Some of the most important experiments for understanding the role of food palatability/reward in body fatness were performed by Dr. Michel Cabanac and collaborators in the 1970s (hat tip to Dr. Seth Roberts for the references). In my recent food reward series (1), I referenced but did not discuss Dr. Cabanac's work because I felt it would have taken too long to describe. However, I included two of his studies in my Ancestral Health Symposium talk, and I think they're worth discussing in more detail here.
Dr. Cabanac was initially interested in exploring the possibility that human body fatness is biologically defended around a "setpoint". He proposed the existence of a system called a "ponderostat" (pondero = weight; stat = the same) that was responsible for this effect. Personally, I prefer the term adipostat (adipo = fat), as fat mass rather than body weight is what is regulated by this system. His first experiments on the subject were published in the journal Nature in 1971 (2).
To search for an adipostat, he took advantage of an effect called alliesthesia. Alliesthesia is the phenomenon whereby the pleasantness of an external stimulus depends on the internal state of the organism. It sounds more complicated than it is. One example is that entering a hot tub feels better when you're cold than when you're already hot. The pleasantness of the stimulus (hot water) depends on your internal state (temperature of the extremities). Another example is that food tastes better when you're hungry than when you've just eaten a large meal ("hunger is the best sauce"). Again, the pleasantness of the stimulus (food) depends on your internal state (hunger).
To address the possibility that there is a setpoint for body weight regulation, Dr. Cabanac and his colleagues designed a protocol to measure changes in alliesthesia in response to food. Volunteers were first asked to taste sweet solutions* at several concentrations, and asked to rate their pleasantness. Second, they were asked to drink an unflavored drink containing 50 grams (~200 calories) of glucose. Third, they were offered the palatable sweet solutions again and asked to rate their pleasantness. Here's what the graph looked like. Pleasantness is on the vertical axis, and the horizontal axis represents increasing concentrations of the sweet solution:
The investigators found what one might expect, that the pleasantness rating of the sweet solutions was lower after the glucose load than before, suggesting some degree of satiety.
Next, they had the same volunteers restrict their calorie intake by eating less of their typical diet, until they had lost 8-10 percent of their body weight. The investigators then repeated the same experiment as above. The result was quite different this time:
There was no change in the pleasantness ratings before vs. after the glucose load, suggesting that the glucose was not able to induce the same degree of satiety as it was before weight loss. Basically, they had a hunger that could no longer be satisfied by a normal amount of calories, implying that 1) the body has a way of measuring its energy stores, 2) deciding if they are appropriate, and 3) adjusting appetite accordingly. We now know that leptin signaling plays an important role in this process.
After the volunteers were allowed to return to their normal diet, they regained the lost weight, and their alliesthesia returned to normal. The investigators remarked:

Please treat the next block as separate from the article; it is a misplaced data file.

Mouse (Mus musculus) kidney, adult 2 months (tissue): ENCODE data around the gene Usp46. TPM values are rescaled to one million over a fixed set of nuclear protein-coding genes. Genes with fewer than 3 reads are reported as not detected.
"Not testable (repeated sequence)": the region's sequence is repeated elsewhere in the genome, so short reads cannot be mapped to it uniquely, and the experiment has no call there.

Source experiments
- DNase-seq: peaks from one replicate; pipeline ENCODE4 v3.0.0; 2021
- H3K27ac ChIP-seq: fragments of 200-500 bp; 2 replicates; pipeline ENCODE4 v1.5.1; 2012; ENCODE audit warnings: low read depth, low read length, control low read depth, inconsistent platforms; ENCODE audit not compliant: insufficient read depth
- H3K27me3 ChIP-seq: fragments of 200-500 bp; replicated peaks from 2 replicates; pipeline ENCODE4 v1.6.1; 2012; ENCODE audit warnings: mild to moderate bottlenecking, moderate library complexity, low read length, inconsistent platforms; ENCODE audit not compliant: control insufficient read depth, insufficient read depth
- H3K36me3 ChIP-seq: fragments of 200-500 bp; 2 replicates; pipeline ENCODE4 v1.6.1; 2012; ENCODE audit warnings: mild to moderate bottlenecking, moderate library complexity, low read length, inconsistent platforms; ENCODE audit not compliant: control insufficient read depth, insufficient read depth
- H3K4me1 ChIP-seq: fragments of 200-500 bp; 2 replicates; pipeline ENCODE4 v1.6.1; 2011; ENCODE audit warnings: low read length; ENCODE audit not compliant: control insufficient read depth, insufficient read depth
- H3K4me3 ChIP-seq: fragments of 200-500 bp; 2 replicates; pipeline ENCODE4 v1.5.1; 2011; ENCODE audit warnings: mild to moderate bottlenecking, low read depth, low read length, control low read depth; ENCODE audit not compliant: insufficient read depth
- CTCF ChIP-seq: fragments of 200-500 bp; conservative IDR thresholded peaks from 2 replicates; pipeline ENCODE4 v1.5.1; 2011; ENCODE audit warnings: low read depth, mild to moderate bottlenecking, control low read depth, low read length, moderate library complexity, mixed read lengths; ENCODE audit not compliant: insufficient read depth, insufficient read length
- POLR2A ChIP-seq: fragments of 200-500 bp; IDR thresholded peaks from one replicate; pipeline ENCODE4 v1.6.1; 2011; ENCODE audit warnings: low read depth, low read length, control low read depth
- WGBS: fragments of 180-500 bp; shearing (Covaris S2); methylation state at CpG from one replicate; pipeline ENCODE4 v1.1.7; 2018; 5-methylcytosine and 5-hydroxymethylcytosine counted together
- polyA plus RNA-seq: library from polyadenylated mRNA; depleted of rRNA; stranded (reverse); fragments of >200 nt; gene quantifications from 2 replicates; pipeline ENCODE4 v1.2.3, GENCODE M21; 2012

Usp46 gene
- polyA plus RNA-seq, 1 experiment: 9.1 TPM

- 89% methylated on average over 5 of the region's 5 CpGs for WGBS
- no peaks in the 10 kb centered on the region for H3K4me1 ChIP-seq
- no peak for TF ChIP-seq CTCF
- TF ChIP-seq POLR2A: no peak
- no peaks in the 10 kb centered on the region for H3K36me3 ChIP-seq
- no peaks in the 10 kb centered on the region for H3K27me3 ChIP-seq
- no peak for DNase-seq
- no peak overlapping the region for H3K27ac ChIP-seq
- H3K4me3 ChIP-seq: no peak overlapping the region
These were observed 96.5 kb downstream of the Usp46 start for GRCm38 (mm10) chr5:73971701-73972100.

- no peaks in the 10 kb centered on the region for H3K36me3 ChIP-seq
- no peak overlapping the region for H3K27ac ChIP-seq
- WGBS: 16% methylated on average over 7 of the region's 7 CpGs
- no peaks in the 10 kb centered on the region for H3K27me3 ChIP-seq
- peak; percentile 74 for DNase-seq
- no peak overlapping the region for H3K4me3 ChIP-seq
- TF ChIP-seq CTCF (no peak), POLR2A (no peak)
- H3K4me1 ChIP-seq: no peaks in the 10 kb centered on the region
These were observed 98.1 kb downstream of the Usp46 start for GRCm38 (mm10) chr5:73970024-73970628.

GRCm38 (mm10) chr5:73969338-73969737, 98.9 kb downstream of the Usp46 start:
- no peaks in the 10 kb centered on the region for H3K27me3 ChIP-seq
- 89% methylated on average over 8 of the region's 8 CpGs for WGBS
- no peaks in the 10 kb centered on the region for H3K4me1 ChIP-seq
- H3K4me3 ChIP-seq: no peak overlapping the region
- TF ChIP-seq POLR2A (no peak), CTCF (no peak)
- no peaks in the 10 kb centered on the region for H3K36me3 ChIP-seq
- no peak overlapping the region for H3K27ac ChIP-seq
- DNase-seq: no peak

The results therefore support the working hypothesis, and it seems possible to conclude that there exists in the body weight control system a biological "ponderostat"...Part II: What Resets the Ponderostat?
Obesity could be a re-setting of the ponderostat at a higher value.
Dr. Cabanac and colleagues attempted to answer this question in a subsequent study, performed in 1976 (3). They used the same alliesthesia technique, and tested the subjects before and after weight loss just like in the previous study. However, this time they used a different method of weight loss. They had volunteers obtain all of their calories from a "bland liquid diet" (Renutryl), ad libitum, in other words calories were not deliberately restricted at all. All subjects spontaneously reduced their calorie intake and lost weight (3.1 kg over ~17 days), after which the investigators used their alliesthesia protocol. Here's what they found:
Their experiment showed no change in alliesthesia before vs. after weight loss using the bland liquid diet, suggesting that their "setpoint" had decreased in parallel with their body weight, rather than staying the same as it had in the comparison group that lost weight by eating fewer calories of a normal diet. They concluded:
...palatability of diet influences the setpoint of the ponderostat.Another interesting anecdote from the paper that strengthens the finding:
In the present experiment, the subjects reduced their intake voluntarily and were always in good spirits, while in the previous experiment, the subjects had to continually fight off their hunger and would spend the night dreaming of food.That, ladies and gents, is the difference between someone who is at his setpoint and someone who is not.
There are a few caveats that we have to keep in mind when interpreting these studies:
- The number of participants was small
- It was not possible to isolate palatability/reward from other factors, i.e., palatability/reward were not the only factors that differed between normal diets and the bland diet (FYI, the bland diet was high in refined carbohydrate including sugar)
- The investigators measured body weight, an indirect proxy for body fatness
- These studies do not imply that other factors besides palatability/reward (such as physical activity) are not important
* Made with sucrose (table sugar).